And then Tyra came in, and I was just in awe. I mean, she’s Tyra Banks! You can put anything on Tyra Banks — it doesn’t matter, she will make it look beautiful just because of who she is. She was really game for anything.
Did you call in clothes for Eve’s wardrobe, or did you have to make everything yourself?
We built everything — well, most things. For the scene where Eve grows [into a human], for example, we knew that as she grows, the print she was wearing would have to grow. So we had to figure out a print that would look good both big and small, and then we found a place that could shrink that print for us.
There’s also a scene where she’s wearing a chenille bathrobe that was pink and had all this stuff on it— that was something we purchased. And some of her jewelry might’ve been vintage, actually.
The outfit I remember best might be the peach tweed suit she wears to her office job, which was clearly Chanel-inspired. That wasn’t actual Chanel, right?
That wouldn’t have been real Chanel — we didn’t have that kind of money! [Laughs]
It’s probably hard to choose, but which of Eve’s many looks was your favorite?
I loved her butterfly gown… and there was a fuchsia brocade suit with a crazy hat that was kind of fun. Oh, and we did this pink dress with matching pink oven mitts and apron — everything matched. I would say that was one of my favorites. All of Eve’s outfits matched, it was all very coordinated. I remember there’s a scene where she’s in a football stadium, and the lining of her coat even matches the lining of her umbrella!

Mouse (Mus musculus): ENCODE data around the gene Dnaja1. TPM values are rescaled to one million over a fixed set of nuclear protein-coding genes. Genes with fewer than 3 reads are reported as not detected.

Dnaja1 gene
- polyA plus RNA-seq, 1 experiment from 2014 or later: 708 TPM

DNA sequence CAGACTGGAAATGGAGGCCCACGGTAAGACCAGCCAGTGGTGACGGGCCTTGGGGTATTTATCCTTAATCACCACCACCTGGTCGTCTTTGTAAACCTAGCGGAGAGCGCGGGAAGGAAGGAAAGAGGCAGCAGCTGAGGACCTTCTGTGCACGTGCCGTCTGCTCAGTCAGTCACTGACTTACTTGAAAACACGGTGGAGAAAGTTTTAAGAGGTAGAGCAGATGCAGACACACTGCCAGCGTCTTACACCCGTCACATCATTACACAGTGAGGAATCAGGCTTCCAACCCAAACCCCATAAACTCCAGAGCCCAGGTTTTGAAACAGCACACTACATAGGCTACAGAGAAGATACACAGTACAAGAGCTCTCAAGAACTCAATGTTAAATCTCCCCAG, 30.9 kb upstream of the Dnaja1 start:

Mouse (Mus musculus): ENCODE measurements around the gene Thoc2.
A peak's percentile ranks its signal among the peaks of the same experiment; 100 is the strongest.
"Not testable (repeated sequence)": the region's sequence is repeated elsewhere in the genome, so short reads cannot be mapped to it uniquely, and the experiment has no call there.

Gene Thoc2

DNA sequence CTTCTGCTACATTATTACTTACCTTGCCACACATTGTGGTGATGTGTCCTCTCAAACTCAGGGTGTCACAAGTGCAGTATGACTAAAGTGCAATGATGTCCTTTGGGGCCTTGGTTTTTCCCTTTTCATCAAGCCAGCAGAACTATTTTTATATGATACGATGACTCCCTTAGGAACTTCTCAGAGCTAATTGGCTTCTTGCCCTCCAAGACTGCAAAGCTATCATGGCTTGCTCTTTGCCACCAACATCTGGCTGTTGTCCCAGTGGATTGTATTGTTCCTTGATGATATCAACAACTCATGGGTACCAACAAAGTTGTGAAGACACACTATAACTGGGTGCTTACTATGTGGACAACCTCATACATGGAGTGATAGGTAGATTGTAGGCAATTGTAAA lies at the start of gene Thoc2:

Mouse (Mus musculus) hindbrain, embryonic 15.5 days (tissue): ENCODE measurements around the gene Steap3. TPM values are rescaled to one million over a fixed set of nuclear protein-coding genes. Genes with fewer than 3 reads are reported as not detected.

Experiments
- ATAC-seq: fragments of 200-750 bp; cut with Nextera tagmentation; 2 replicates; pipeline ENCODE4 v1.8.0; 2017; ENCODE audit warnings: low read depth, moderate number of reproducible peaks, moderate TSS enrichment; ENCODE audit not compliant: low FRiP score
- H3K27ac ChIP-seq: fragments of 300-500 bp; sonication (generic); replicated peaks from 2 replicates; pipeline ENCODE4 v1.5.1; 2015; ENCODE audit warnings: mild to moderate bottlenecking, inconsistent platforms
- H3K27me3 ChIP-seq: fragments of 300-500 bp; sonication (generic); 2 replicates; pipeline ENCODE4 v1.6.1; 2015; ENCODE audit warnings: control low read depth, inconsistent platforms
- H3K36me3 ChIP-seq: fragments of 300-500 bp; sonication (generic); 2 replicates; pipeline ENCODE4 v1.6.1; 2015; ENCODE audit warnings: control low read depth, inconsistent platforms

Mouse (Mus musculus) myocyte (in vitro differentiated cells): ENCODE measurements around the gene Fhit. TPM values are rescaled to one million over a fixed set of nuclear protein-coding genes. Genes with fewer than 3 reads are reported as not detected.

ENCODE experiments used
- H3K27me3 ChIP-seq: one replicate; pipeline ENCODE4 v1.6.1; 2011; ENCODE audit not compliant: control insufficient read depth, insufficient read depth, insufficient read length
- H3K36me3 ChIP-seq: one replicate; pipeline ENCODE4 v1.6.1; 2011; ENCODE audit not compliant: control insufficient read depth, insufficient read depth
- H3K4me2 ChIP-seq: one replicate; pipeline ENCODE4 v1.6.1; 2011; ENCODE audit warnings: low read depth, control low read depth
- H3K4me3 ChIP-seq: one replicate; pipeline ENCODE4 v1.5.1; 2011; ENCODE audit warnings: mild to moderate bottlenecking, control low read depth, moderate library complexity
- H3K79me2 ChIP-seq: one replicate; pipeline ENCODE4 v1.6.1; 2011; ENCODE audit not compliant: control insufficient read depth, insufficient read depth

I just remember having a good time designing all those clothes. Being able to design clothes for someone [like Banks] was a sheer joy.
What was the most challenging thing about working on Life-Size?
You know, originally, Barbie was a homemaker — and then soon she could do all these different jobs! She was an engineer, a doctor, a surfer. So we had to narrow it down to which looks we wanted to make [for the movie].
The script was constantly changing, also, which was challenging. I was trying to avoid having her go from a pink outfit in one scene to another pink outfit in the next. I like to change up the colors. There was definitely a penchant for pink on our set, so I was just trying to break all of that up.
Did you design the tiny doll outfits in addition to the looks for Tyra? Was that tricky?
I did! And, well, it was just everything in miniature, wasn’t it? [Laughs]
Were you shocked by how much people loved the movie? I feel like a lot of millennials out there still know all the words to “Be a Star”...
Really?! Wow — I didn’t know that. But yes, [I was shocked]. I mean, we were making a TV movie! But it was a lot of fun — that’s what I remember most about that shoot. We had a good time.
What do you think Eve would be wearing today? The same sparkly gowns and matching sets?
Oh, I hope not! I think she’d still have flair and a sense of fun about her. I don’t think she’d be as pop-y, though.
Like, would she be wearing an #ImStillWithHer pantsuit or something?
Oh my god, no, please. I mean, I’ll go on record to say that I like Hillary Clinton, but let’s not do that. Although, I mean... if anyone could rock a pantsuit, it’d be her.
Life-Size 2 will premiere on Freeform in December 2018.